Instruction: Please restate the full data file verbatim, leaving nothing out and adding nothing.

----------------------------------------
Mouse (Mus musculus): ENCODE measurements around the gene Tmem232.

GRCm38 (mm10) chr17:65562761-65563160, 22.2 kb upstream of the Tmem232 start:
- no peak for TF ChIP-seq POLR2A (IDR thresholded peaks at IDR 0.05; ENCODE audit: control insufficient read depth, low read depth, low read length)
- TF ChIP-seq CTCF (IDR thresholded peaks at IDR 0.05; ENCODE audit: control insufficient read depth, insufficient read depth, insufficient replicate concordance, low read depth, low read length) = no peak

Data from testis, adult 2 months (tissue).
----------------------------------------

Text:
Mouse (Mus musculus): ENCODE measurements around the gene Tmem232.

GRCm38 (mm10) chr17:65562761-65563160, 22.2 kb upstream of the Tmem232 start:
- no peak for TF ChIP-seq POLR2A (IDR thresholded peaks at IDR 0.05; ENCODE audit: control insufficient read depth, low read depth, low read length)
- TF ChIP-seq CTCF (IDR thresholded peaks at IDR 0.05; ENCODE audit: control insufficient read depth, insufficient read depth, insufficient replicate concordance, low read depth, low read length) = no peak

Data from testis, adult 2 months (tissue).